Indians eager to enhance bilateral relations with Israelis at all levels

Rivlin to look into increasing flights to Southeast Asian country

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October 27, 2015 00:25
3 minute read.
PRESIDENT REUVEN RIVLIN hosts the India-Israel Forum yesterday at his official residence in Jerusale

PRESIDENT REUVEN RIVLIN hosts the India-Israel Forum yesterday at his official residence in Jerusalem.. (photo credit: Mark Neiman/GPO)

President Reuven Rivlin was surprised to learn on Monday that despite the strong bilateral effort to enhance relations between Israel and India at all levels, El Al flies there only three times a week. The information was imparted to him by Jamshyd N. Godrej, a co-chair of the India-Israel Forum, which is convening this week in Israel.

The forum, which was founded eight years ago under the auspices of Tel Aviv University, focuses on international economic and financial trends and their impact on the economies of the two countries.

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It convenes annually, alternating between Israel and India.

Godrej told Rivlin that members of the forum would like to see an improvement in flights to India.

“There is a great need for better connectivity,” he said.

Rivlin promised that he would speak to the relevant government authorities, with a view to increasing the flights.

Dedicated to the enhancement of political, economic and defense relations between Israel and India, the forum, which is supported by several charitable trusts, is made up of policy-makers, captains of industry, academics and diplomats.

It is a joint endeavor of TAU and Aspen Institute India and the Confederation of Indian Industry.

The forum has grown in strength over the past eight years, Godrej said, adding that discussions during its current meeting in Israel have centered on geopolitics and how to make progress in different areas of trade. Not counting the deep ties in defense technology and appliances, he said that diamonds still made up the bulk of the trade between the two countries.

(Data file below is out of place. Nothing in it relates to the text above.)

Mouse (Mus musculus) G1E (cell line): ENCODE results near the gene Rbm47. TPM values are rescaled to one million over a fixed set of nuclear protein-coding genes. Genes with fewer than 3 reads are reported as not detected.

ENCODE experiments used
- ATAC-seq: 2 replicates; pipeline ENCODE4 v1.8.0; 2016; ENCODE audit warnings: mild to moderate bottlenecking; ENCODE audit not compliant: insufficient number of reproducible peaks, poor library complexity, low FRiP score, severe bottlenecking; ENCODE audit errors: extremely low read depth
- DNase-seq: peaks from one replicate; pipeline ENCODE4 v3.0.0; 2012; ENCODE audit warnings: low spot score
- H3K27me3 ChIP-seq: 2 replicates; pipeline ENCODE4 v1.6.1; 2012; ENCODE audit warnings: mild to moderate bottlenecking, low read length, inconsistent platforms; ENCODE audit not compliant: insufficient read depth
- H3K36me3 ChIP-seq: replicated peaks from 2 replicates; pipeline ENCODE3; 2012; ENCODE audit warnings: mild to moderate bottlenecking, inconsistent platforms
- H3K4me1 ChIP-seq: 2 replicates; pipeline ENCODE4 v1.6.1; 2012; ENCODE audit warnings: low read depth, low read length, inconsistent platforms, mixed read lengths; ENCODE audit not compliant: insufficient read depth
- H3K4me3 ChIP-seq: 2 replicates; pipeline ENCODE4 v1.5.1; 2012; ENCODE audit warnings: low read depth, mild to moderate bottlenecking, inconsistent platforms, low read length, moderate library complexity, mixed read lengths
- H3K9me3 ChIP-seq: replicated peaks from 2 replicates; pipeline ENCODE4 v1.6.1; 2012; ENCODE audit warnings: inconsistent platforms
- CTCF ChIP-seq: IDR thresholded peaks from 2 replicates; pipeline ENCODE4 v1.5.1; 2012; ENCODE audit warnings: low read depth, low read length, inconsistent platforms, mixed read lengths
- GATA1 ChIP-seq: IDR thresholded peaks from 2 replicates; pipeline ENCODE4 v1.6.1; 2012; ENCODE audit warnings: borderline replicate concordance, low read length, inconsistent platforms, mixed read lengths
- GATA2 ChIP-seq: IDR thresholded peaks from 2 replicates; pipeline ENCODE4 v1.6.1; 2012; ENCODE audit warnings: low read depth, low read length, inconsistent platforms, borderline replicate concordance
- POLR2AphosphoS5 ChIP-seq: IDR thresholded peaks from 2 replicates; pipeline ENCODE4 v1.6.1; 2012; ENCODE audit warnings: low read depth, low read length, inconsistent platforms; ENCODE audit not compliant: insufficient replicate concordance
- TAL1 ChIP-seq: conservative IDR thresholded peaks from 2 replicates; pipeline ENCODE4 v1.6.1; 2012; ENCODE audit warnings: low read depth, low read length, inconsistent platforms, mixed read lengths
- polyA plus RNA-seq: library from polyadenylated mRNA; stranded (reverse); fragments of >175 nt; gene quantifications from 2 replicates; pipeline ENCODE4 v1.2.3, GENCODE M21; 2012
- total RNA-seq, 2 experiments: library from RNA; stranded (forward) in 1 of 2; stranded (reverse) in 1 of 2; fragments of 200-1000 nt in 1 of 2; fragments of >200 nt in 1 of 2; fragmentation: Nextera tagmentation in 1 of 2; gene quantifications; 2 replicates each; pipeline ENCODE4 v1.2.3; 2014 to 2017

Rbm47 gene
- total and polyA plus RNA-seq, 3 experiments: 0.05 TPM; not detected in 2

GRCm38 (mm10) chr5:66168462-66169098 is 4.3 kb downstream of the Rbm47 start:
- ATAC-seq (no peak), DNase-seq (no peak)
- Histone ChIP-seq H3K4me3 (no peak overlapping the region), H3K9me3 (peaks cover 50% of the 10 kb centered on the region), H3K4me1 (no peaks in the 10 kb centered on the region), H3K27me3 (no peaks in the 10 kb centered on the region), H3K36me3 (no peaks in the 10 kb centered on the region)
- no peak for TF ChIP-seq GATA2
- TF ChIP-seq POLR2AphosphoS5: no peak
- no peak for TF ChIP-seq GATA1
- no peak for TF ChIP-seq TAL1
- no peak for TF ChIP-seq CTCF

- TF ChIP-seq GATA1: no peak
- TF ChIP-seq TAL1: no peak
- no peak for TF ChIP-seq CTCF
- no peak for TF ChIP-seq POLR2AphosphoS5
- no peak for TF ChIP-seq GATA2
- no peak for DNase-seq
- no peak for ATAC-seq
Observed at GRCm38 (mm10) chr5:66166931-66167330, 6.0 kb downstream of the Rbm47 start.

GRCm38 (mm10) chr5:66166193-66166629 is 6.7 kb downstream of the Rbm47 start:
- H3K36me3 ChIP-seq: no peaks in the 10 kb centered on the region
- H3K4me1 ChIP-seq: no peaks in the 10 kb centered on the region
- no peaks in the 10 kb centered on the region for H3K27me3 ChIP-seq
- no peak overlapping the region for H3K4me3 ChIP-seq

In addition to attending the joint meetings, Indian visitors also met with Israeli counterparts on issues that included energy, environment, water, agriculture, space exploration, financial services, media, automobiles, electricity, politics, diplomacy and cyber security.

At their meeting with Rivlin, they commented that this past year had been one of visibility – which is very important to the relationship between the two countries – and a good time for harvesting opportunities. They also made the point that India is very keen to have Israeli products made in India.

Rivlin replied that in the early days of the state, Dov Yosef, whose various cabinet portfolios included trade and industry, hammered home the importance of the “Made in Israel” trademark. One of the Indians responded: “We call it ‘Make in India,’ not ‘Made in India.’” Two of the leading figures of Reliance Industries India said they were exploring opportunities that went beyond joint ventures with Israeli companies, including agreements with educational institutions for use of their research. The two said they believed that Israel could also be a partner in building India’s new infrastructure.

Although India’s educational institutions are of a very high standard, Indian students would like to come to Israel to study, Rivlin was told.

He was also told that despite the difference in populations, the number of start-ups in India was more or less equal to that in Israel.

One of the problems in working together is that of cultural differences. Whereas Israelis are always in a hurry, Indians tend to take things slowly.

“Sometimes, walking a little slower means getting to the task faster,” Rivlin said.

Stanley Bergman, a New York-based co-chairman of the forum, spoke of the importance of collaboration and dialogue. He said there has been a lot of collaborative work in security and cyber technology, as well as a lot of discussion on getting incubator technologies from the university to the market.

Rivlin pointed out that cyber research and development were no less important in civilian life than in the military.

He cited banks as a prime example.

Prof. Joseph Klafter, president of Tel Aviv University, noted that TAU had been a catalyst for relations between the two countries and was now building bridges beyond academia. He said he was very proud of the university’s role in the relationship.

In welcoming the forum, Rivlin spoke of his forthcoming state visit to India at the invitation of President Pranab Mukherjee, who was in Israel two weeks ago. He will be accompanied by a large business delegation, and emphasized the need for the two countries to work together on issues such as food production, water conservation and innovation.


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